Stressor: I wouldn't be honest if I didn't admit the stress induced by the availability of more information, ideas, and opinion than I can possibly read (let alone absorb) and more opportunities to contribute, participate, and engage than clock or calendar allow. No matter how many hours I put in, I'm left feeling like a slug who is missing the one really relevant piece of information that would enable me to transform the company, the industry, or the world.
How has the Web changed business and society?
Making it personal: Poverty, education, tyranny, climate change, human rights. These are big concepts. But the Web is just starting to make them real by making them personal. Whether it's tweets from Haiti or microfinancing sites such as Kiva - we're getting opportunities to glimpse, and to reach out to, individual people who are impacted by global events.
Transparency: The Web is both enabling and demanding corporate transparency, a principle that is key to the sustainability ethos. Institutions are publishing information on their performance, on their challenges, and on their decision-making processes. Meanwhile, transgressions - public or private - are increasingly brought to light with the fast dissemination of multi-media information. Some particularly poignant examples of this have come from cell phone snapshots of the protests in Iran and of downer cows in meat-packing plants.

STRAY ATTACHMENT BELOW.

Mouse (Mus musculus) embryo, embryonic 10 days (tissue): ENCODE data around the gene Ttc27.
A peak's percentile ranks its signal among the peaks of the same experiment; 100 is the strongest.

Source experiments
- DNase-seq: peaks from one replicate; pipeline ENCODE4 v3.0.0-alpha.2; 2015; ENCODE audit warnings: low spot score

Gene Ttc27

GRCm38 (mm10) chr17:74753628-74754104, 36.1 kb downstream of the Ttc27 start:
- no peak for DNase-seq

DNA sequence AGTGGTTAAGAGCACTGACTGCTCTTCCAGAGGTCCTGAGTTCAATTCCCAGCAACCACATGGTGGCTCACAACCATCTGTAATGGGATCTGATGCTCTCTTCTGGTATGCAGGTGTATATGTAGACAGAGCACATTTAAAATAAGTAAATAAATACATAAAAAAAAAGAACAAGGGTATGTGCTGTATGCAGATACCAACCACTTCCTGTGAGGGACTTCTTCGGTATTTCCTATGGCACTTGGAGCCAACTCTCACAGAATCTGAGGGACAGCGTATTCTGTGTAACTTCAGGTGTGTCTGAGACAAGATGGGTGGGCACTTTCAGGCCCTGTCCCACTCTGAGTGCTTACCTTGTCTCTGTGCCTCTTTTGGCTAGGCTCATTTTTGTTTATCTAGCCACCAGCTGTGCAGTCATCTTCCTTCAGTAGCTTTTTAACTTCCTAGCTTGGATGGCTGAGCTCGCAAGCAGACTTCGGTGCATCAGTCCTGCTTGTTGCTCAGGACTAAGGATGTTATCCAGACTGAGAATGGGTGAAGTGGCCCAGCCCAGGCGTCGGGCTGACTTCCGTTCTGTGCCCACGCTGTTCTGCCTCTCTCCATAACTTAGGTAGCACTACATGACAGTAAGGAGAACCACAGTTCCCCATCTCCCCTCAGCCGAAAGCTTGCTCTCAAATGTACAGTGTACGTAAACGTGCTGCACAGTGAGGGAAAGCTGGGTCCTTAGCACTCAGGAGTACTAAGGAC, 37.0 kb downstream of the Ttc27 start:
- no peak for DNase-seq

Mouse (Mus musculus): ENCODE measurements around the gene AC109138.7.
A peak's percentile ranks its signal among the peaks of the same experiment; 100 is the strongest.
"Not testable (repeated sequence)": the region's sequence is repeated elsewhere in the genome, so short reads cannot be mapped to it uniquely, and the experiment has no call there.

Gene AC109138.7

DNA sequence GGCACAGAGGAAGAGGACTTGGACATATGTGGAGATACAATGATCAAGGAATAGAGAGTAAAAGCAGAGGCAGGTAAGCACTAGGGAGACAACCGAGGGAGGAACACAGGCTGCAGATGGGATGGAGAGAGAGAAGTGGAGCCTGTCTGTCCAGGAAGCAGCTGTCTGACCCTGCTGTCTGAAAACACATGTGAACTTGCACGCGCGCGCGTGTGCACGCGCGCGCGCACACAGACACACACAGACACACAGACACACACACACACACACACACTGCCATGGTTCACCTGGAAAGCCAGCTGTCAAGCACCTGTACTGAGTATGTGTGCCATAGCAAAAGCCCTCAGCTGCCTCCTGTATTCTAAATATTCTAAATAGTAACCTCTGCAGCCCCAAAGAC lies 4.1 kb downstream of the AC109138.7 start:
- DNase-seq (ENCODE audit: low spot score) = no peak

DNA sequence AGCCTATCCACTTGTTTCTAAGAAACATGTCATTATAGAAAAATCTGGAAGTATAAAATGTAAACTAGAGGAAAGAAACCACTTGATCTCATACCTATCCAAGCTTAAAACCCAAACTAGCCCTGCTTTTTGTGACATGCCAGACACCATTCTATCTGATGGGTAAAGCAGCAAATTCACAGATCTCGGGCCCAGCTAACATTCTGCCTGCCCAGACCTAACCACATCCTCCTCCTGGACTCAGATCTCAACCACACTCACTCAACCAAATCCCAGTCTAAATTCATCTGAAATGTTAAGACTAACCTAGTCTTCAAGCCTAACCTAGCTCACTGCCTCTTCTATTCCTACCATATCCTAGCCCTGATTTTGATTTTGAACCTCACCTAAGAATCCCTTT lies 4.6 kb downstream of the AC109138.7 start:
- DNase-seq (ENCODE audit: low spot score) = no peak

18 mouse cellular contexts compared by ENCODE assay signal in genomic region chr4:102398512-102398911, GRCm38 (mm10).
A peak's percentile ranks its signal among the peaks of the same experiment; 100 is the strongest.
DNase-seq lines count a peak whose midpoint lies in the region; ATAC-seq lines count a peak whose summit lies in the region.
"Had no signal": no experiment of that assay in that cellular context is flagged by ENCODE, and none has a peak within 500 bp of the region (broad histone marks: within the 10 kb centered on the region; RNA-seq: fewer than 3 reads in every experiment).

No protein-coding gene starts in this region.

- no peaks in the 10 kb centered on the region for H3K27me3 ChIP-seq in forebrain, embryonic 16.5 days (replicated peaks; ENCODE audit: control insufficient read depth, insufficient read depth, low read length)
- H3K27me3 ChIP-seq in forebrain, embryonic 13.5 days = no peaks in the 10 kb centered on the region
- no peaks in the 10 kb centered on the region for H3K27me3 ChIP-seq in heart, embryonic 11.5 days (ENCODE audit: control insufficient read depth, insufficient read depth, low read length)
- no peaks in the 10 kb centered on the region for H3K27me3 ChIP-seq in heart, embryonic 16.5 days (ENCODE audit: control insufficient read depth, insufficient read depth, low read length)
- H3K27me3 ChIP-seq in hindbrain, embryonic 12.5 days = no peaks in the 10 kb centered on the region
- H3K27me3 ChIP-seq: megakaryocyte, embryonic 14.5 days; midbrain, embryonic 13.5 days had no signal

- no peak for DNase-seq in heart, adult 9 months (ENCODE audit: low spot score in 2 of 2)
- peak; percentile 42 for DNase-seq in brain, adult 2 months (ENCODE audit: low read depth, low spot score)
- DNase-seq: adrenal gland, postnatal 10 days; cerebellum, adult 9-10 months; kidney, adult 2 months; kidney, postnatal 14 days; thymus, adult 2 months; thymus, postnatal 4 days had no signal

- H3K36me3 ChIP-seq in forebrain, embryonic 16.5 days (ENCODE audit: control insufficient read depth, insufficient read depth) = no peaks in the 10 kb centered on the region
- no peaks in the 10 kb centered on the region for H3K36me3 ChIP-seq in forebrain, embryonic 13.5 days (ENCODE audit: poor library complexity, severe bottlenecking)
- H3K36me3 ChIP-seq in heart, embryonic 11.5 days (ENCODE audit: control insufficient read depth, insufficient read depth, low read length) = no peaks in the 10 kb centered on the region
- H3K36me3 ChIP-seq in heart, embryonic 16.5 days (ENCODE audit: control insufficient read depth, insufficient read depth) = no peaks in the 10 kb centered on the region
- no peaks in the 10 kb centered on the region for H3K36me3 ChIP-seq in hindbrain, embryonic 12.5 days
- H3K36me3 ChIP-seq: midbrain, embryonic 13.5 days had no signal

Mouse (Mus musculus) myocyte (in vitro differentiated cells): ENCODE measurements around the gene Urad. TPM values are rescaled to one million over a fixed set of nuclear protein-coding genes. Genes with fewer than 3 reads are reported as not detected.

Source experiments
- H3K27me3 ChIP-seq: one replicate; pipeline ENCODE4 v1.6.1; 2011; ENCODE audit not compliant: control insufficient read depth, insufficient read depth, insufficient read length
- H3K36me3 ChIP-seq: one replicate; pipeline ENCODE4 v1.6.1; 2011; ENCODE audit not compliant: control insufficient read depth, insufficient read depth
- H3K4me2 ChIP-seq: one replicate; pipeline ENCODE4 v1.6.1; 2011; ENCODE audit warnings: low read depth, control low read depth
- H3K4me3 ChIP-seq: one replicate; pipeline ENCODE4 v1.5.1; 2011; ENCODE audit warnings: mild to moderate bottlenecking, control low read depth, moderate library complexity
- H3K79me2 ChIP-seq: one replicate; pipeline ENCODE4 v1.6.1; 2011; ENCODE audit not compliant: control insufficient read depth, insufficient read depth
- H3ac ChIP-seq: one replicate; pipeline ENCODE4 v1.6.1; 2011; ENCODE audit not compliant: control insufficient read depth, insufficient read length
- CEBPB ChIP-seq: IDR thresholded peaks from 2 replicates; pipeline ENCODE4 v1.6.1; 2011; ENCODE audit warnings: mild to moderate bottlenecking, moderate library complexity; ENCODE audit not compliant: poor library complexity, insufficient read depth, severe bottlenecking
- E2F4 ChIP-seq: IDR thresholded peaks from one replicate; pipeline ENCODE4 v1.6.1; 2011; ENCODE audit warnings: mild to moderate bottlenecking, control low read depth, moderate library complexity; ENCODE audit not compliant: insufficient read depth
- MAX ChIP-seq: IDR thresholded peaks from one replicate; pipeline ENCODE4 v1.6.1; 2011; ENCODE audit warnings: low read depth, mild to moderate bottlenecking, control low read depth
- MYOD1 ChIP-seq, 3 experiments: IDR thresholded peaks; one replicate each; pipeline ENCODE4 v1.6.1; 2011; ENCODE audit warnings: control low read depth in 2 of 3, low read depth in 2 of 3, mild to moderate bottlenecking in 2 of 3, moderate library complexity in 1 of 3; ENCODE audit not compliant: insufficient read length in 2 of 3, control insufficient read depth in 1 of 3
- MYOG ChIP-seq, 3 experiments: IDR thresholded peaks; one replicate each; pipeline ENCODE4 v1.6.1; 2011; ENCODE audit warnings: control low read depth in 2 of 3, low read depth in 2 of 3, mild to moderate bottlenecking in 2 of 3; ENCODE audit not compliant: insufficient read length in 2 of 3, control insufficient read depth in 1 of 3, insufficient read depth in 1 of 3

Collaboration: "Stakeholder engagement" is what we call it - listening to and working with the people and organizations that are impacted by your company decisions. We do have formal stakeholder meetings, but with the Web, stakeholder engagement is a full-time affair. We employ social media for internal employee conversations. We get insight from customers, partners, and analysts on the EMC Community Network . Investors are invited on EMC.com to provide input and submit questions. We work with our peers on The Green Grid, the World Economic Forum, and other industry consortia and non-profits via internet conferencing. We talk about this being an era of unprecedented collaboration - especially between public and private interests - and some of the credit belongs to the tools and technology that enable it to happen.